The U.S. Department of Justice (DOJ) has seized $3.6 billion in stolen cryptocurrency, making this the largest financial seizure in the DOJ’s history. The cryptocurrency is directly linked to the 2016 hack of Bifinex,  cryptocurrency exchange owned and operated by iFinex Inc.

In a press release, the DOJ says two individuals were arrested for allegedly conspiring to launder 119,754 bitcoin stolen after a hacker breached Bitfinex’s systems and initiated more than 2,000 unauthorized transactions. 

The two individuals, Ilya Lichtenstein, 34, and his wife, Heather Morgan, 31, both of New York, New York, employed numerous sophisticated laundering techniques, including using fictitious identities to set up online accounts; utilizing computer programs to automate transactions, a laundering technique that allows for many transactions to take place in a short period of time; depositing the stolen funds into accounts at a variety of virtual currency exchanges and darknet markets and then withdrawing the funds, which obfuscates the trail of the transaction history by breaking up the fund flow; converting bitcoin to other forms of virtual currency, including anonymity-enhanced virtual currency (AEC), in a practice known as “chain hopping”; and using U.S.-based business accounts to legitimize their banking activity.

Commenting on the news, Tom Kellermann, Head of Cybersecurity Strategy, VMware, says that it’s going to take an offensive mindset when it comes to combating cybercrime cartels. “This seizure highlights the Department’s move away from indictments, which are difficult in cyberspace, to the active disruption of the economies of scale in the Dark Web. The next priority should be to redeploy these funds to protect critical infrastructure from future cyberattacks. It’s not a matter of if, but when these attacks will occur, and we must put better cybersecurity structures into place.”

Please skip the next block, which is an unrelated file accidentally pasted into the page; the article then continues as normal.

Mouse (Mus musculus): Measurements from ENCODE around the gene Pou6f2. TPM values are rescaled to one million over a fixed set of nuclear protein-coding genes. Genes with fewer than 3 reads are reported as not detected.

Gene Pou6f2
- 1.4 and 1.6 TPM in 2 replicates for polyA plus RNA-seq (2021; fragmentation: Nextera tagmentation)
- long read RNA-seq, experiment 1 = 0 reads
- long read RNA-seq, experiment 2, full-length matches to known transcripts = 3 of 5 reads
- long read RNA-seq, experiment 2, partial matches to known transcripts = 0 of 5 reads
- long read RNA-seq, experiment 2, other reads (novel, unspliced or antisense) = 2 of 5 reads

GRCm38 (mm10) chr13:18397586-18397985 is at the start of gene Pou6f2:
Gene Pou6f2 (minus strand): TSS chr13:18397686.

The investigation was led by IRS-CI Washington, D.C. Field Office’s Cyber Crimes Unit, the FBI’s Chicago Field Office, and HSI-New York. The Ansbach Police Department in Germany assisted in this investigation. “Criminals always leave tracks, and today’s case is a reminder that the FBI has the tools to follow the digital trail, wherever it may lead,” says Paul M. Abbate, FBI Deputy Director, and a recipient of Security’s Most Influential People in Security award. “Thanks to the persistent and dedicated work of our FBI Investigative teams and law enforcement partners, we’re able to uncover the source of even the most sophisticated schemes and bring justice to those who try to exploit the security of our financial infrastructure.”